November rains arrived mid-month ending a hot dry period of six months
November rains arrived mid-month ending a hot dry period of six months. By the end of November Tsavo was transformed into a blanket of green. The Aerial Unit continued to overfly the expanse of Tsavo, watching the transformation from red to green. In the lead up to the rains the annual gatherings of elephants began with herds of 500 coming together for a few days before dispersing into their family groups. Last year this congregation happened in October - this year a little later, all guided by the rain.
During the month one fresh elephant carcass was sighted from the air whilst two other sets of ivory were also sighted and recovered by KWS ground teams. Although the rains arrived this month the number of cattle inside the Parks has remained very high due to the extremely wet and muddy conditions causing the ground teams problems in traversing the area. Regular patrols of the northern most boundary of Tsavo East NP have reported no further charcoal burning operations inside the Park which is great progress, although South Kitui National Reserve continues to be charcoaled at commercial levels, with camps and trucks permanently based just outside the Park boundary.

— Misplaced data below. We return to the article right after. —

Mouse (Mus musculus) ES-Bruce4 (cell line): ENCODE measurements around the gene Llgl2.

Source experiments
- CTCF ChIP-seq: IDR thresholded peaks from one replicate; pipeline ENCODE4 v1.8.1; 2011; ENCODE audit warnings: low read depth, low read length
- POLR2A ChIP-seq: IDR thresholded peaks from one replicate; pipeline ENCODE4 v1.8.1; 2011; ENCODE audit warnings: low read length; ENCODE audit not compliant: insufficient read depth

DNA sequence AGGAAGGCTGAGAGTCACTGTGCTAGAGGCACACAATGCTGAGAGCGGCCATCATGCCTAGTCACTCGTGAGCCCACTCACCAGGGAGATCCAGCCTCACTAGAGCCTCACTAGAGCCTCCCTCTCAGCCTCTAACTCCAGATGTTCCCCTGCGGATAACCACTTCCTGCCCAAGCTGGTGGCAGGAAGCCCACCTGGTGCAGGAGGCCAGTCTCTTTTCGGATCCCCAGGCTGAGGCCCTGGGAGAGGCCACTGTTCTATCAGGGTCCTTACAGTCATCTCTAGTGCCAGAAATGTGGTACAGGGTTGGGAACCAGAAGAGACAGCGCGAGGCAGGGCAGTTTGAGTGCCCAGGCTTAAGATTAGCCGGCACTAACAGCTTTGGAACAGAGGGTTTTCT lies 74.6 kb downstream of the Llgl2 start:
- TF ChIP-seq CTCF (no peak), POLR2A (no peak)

Other key events during the month included aerial patrolling with the Senior KWS Warden of Tsavo East NP, Mr. Dominic Wambua, whilst facilitating the movement of elephants caught in community land and pushing them with the use of the helicopter towards the protection of the Chyulu Hills. The Famous Amboseli tusker Tim was also treated during November with the support of the helicopter, whilst three other emergency elephant treatments were conducted in Amboseli and in Tsavo.
You can read the report here: